Visiting Assistant Professor, Trans-Disciplinary Art, School of Art, Ohio University, Athens, OH
Ether and the Voice: An Electronic Media Operais an exploration of female voice, technology and identity. The body of work for Ether and the Voice was created in response to the experience of living in a time and place where language, technology, and electronic modes of expression and communication are an integral part of life. We live in a culture of hybrid concepts. Where technology, voice, and identity are viewed as interchangeable, where the voice travels beyond the body and identity assumes a range of guises. Ether and the Voice investigates older technologies as media devices which initially dislocated the voice from the body such as the telephone and the phonograph, and parallels that phenomena with the splintering and hybridization of virtual identity, digital communication, and language. Ether and the Voice exposes the architecture of the electronically saturated psyche, revealing the complex multifaceted relationship between human experience and technology.
The performance for Ether and the Voice lives in multiple spaces: on video, installation, audio and music, and on stage. The story follows Ether (the main character) through three distinct environments as she journeys to retrieve the voice. These environments are created through large-scale video projections, installation, interactive new media and an original sound and music score. Throughout the opera, Ether encounters archetypal embodiments of the female voice. Sirens are depicted as shimmering disembodied mouths while the story’s narrators – the Dreamer, the Vegan, and the Blonde – express their ability to move freely within electronic/digital spaces by shapeshifting their identities and placing themselves in alternate environments.
Act1: Extreme Roamer investigates the fragmentation of identity and language through electronic modes of communication and identification. Ether roams through an ephemeral space. She searches for connection within a “place that is void in name.” She wanders through an environment unnamed or touched by language and exposes the complications inherent in electronic communication: the separation of voice from language, voice from body, and voice from identity. Ether searches for connection among the fragmentation of visual and textual information. In the prose monologue “the L’s, the I’s, P’s,” Ether expresses this notion saying, “It’s all a mosh of information and sensation. It goes pop, pop, pop, inside the culture, a crackle of circuits and instant gratification,” and “the images change as they mix with my blood, i am no longer who i was a moment ago. the images, i am wearing them. you can see layer upon layer, living, moving, shifting.” As Ether delivers her monologue, her voice cuts through the the video signal, causing a visual disturbance in the large projections that flood the stage. Her voice mixes with the signal, traveling beyond her body.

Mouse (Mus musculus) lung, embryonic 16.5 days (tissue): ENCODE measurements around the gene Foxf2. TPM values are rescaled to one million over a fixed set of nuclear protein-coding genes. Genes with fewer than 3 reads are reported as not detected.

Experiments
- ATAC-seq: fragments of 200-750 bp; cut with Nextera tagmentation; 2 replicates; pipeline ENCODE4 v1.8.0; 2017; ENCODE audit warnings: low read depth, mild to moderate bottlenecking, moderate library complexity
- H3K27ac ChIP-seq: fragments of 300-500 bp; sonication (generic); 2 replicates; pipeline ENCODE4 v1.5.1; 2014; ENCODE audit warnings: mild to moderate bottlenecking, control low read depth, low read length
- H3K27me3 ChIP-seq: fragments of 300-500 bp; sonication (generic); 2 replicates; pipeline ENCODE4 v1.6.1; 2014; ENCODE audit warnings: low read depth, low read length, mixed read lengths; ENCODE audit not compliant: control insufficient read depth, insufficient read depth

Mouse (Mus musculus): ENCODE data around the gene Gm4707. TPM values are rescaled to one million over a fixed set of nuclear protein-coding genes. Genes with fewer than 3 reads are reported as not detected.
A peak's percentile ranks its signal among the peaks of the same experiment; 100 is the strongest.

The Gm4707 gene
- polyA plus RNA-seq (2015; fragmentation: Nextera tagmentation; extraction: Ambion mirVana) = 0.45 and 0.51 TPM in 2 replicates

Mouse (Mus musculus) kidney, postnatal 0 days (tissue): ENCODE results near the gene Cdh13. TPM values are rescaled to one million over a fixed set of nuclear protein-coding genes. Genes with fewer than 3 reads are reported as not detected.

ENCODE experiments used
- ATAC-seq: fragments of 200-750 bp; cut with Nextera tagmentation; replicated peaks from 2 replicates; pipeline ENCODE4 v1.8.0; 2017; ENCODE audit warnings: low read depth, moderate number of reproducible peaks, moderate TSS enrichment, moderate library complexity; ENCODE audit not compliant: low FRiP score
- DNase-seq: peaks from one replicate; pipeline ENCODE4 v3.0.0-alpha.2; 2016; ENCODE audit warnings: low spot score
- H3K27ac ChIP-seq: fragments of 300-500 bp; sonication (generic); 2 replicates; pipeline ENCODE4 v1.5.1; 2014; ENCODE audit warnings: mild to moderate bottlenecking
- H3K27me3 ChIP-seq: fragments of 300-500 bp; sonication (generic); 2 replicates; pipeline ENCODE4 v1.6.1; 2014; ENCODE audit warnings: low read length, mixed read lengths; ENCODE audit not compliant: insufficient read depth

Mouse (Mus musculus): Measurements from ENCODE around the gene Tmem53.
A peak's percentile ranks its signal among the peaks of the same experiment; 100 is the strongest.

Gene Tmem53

The disembodied voice is a force unseen. As Kaja Silverman writes, “the female voice is often shown to coexist with the female body only at the price of its own impoverishment and entrapment.”  Supernatural power is achieved through the dislocation of the female voice from the corporeal. The siren’s powerful voice and invisible body is what makes her so terrifying. Her voice is heard before she is seen. Sometimes she is not seen at all. Without form, without body, she is everywhere and nowhere. She cannot be contained or controlled. Roland Barthes comments on the psychological relationship of the body to music, stating, “The body passes into music without any relay but the signifier. This passage – this transgression makes music a madness.”  The siren’s voice is severed from her body; it is heard before she is seen. Her voice is a madness that passes through the body of the listener.